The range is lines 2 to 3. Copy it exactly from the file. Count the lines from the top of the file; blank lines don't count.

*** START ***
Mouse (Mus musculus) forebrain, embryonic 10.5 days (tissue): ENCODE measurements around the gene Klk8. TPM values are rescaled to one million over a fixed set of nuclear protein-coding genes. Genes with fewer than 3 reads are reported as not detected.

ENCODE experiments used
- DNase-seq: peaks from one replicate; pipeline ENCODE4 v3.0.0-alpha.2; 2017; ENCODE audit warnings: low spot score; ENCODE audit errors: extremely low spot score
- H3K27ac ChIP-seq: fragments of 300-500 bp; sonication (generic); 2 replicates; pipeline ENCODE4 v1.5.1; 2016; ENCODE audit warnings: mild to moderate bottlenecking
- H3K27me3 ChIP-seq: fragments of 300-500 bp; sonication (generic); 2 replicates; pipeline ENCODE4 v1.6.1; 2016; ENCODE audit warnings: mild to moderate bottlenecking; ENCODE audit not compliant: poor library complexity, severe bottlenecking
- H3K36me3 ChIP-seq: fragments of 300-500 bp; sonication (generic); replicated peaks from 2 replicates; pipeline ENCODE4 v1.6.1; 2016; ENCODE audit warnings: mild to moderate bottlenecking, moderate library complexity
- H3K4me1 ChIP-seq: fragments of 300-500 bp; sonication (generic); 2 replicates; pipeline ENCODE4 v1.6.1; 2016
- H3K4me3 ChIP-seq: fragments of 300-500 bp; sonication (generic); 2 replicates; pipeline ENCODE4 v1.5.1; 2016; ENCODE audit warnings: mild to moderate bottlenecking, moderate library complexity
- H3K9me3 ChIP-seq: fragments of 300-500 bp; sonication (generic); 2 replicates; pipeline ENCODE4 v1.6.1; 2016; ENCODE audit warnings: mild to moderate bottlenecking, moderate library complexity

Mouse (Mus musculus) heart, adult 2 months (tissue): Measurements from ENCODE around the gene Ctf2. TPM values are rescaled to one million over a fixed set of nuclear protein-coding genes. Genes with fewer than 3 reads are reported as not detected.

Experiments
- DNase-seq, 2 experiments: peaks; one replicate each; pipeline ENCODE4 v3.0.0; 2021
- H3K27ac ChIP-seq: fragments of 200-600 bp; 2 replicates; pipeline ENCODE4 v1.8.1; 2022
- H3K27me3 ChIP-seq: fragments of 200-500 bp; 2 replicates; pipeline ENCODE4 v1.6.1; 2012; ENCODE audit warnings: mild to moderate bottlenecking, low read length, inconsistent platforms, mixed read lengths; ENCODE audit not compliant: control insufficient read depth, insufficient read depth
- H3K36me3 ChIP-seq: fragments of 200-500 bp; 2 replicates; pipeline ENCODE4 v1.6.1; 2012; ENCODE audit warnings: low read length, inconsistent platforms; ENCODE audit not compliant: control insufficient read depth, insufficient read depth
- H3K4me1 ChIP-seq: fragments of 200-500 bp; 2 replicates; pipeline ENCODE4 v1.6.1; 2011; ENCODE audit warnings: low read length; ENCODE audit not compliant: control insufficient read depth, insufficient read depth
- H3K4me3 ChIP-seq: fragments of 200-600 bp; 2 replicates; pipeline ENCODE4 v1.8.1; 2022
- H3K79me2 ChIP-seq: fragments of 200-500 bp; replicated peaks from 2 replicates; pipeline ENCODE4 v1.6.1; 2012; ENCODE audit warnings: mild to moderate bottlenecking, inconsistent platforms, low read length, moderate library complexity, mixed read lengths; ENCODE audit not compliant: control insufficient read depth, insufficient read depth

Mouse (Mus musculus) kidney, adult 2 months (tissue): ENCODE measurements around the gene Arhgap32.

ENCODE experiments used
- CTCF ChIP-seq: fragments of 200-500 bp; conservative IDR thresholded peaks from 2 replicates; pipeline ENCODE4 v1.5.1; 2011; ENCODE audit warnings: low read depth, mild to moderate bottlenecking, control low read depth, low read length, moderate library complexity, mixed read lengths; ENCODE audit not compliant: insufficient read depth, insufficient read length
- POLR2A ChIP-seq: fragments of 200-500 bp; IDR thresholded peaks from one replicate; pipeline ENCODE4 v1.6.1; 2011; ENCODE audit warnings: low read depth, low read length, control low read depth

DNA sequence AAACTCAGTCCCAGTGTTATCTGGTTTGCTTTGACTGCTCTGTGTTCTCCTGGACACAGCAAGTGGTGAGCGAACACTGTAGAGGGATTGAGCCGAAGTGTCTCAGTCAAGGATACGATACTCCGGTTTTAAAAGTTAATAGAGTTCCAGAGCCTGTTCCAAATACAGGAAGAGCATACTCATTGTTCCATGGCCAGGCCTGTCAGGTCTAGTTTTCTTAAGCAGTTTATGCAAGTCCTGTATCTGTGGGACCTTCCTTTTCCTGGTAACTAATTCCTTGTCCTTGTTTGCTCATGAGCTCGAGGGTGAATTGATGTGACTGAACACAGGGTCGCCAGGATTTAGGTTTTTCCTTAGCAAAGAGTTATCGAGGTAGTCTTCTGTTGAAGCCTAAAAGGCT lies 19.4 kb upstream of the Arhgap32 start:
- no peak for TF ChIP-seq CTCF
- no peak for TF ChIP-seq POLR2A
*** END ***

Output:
ENCODE experiments used
- DNase-seq: peaks from one replicate; pipeline ENCODE4 v3.0.0-alpha.2; 2017; ENCODE audit warnings: low spot score; ENCODE audit errors: extremely low spot score